This post originally appeared in Ed McCourt's blog, Travel Perspectives. Reposted with permissions.
It had been nearly 4-decades since I’d visited Norway. Earlier this fall, I returned to this part of Scandinavia, getting to go well beyond Oslo and Bergen. Like other destinations, Norway has changed significantly since the mid ‘70’s. Nevertheless it continues to enthrall those who seek natural wonder, unique cultural experiences and opportunities to be physically engaged.
The centerpiece of this visit was a 7-day cruise aboard the MS Trollfjord of the Hurtigruten line. Along with 8-other American travel counselors and a line sales manager, we embarked in Bergen and sailed north along the coast crossing the Arctic Circle on the third-day. After visiting Europe’s northernmost point, Nordkapp/North Cape, we arrived at the Barents Sea port of Kirkenes and just six-miles from the Russian frontier.
North bound itinerary from Bergen to Kirkenes
Needless to say, there was nothing ordinary about this itinerary. Early on we made a passage through the wild Hjørundfjord. The route took us by majestic mountains (the SunnmØre Alps) and eventually, into a peaceful cove in front of the pastoral village of Øye. Tendered in, we hiked up hills that overlooked the idyllic setting. Upon return we ate lunch of (surprisingly) delicious goat stew and cow-berries with cream at the historic Hotel Union Øye. At the end of 1800s Europe’s royalty (e.g. Kaiser Wilhelm II) and its upper classes frequented the hotel which has recently been restored to its former grandeur.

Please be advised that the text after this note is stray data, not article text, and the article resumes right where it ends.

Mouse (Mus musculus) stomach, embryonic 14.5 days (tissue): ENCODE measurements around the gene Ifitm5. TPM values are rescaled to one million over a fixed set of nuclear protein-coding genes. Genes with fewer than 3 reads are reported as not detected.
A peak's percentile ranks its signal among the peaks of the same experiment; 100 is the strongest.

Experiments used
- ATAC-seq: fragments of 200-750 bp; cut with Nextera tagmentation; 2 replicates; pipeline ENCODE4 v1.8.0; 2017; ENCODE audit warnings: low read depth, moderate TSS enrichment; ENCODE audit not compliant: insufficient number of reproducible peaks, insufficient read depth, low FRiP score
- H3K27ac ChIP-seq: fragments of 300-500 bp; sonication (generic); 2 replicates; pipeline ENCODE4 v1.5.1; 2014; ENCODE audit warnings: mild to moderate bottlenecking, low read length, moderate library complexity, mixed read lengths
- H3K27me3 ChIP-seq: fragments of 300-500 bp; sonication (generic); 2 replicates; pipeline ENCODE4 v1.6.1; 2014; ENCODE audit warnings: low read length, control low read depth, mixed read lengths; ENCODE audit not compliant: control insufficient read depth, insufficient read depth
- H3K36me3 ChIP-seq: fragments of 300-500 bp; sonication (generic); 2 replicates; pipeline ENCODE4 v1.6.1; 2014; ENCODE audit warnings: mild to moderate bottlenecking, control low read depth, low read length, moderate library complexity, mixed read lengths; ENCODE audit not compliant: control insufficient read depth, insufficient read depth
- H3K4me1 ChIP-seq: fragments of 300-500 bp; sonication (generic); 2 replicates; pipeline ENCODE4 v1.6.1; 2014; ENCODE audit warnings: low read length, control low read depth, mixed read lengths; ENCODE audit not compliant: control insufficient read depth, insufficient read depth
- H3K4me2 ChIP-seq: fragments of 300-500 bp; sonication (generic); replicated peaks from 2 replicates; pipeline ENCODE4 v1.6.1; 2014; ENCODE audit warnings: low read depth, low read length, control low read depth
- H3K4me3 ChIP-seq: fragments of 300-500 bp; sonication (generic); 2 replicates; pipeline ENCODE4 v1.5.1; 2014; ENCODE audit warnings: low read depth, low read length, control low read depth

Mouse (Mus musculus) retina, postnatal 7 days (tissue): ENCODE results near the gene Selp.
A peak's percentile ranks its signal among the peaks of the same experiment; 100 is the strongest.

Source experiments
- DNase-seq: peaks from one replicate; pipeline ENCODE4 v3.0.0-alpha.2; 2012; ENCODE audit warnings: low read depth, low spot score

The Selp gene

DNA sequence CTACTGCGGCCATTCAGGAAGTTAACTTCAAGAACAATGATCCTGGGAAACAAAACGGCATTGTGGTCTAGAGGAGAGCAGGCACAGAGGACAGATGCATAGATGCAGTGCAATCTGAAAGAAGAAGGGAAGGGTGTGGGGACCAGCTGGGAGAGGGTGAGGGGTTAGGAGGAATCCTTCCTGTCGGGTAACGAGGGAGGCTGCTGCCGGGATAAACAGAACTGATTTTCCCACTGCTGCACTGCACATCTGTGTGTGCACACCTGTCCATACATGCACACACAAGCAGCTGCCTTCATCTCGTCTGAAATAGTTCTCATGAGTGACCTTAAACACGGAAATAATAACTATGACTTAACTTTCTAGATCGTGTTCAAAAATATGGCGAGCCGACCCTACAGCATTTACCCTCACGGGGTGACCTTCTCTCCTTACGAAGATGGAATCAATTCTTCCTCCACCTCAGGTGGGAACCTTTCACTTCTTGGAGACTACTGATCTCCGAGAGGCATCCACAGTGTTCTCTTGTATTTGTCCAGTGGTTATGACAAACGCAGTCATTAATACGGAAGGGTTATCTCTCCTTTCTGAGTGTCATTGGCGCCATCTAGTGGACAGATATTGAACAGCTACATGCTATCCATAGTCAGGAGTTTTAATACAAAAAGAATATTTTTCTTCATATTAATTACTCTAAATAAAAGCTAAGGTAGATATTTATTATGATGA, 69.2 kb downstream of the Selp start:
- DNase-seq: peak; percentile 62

MS Trollfjord is anchored to my right in distant background
Hotel Union Øye
Exiting the Hjørundfjord, we docked at Ålesund where I joined several other passengers for a climb up the famous 418-steps staircase leading to the summit of Mount Aksla right in the center of the city. From here, we were rewarded with a splendid view of Ålesund and the surrounding mountains and islands.
Ålesund from atop Mt. Aksla
Further up the coast we visited Norway’s third city, Trondheim. Its major attraction is the Nidaros Cathedral, the largest and northernmost medieval cathedral in Scandinavia. Its construction began in the 12th century rising up from the burial site of Norway’s patron saint, St., Olav, the Norwegian Viking King.
Trondheim's Nidaros Cathedral on a showery Sunday morning
During the morning that we crossed the Arctic Circle, several passengers were awarded Hurtigruten’s Polarsirkel Sertificat (a.k.a. Certificate of the Arctic Circle).
In recognition, each candidate was doused with ice water and encouraged to down a glass of aquavit. To insure the authenticity of the rites, King Neptune was on hand.
Neptune was overseeing in the background to my right!
I concluded that aquavit is an acquired taste.
Following the Circle crossing, and, after docking at Bodø, several of us suited up and boarded a rigid-inflatable boat or RIB (to my left below) for a safari to the near-by Saltstraumen. This stretch of water is a narrow channel connecting two fjords. It’s reported to experiences the strongest tidal current in the world. The special RIB watercraft allowed us to safely enter the maelstroms created by the coming together of the waters of both fjords.
This is a link to a YouTube presentation that captures a RIB voyage through the Saltstraumen. Captions are in English and Russian. I regret the pop-ups and ads, but this was the best video presentation that I could find.
Saltstraumen is also noted for its white-tailed or sea eagle. World-wide, Norway is home to about 20% of this species. In size, the sea eagle is comparable to the bald eagle. On our RIB safari we saw three or four of these impressive birds. Unfortunately they were perched atop buoys or on crags. None was in dramatic flight as pictured below.
(courtesy of the Northern Norway Tourist Board)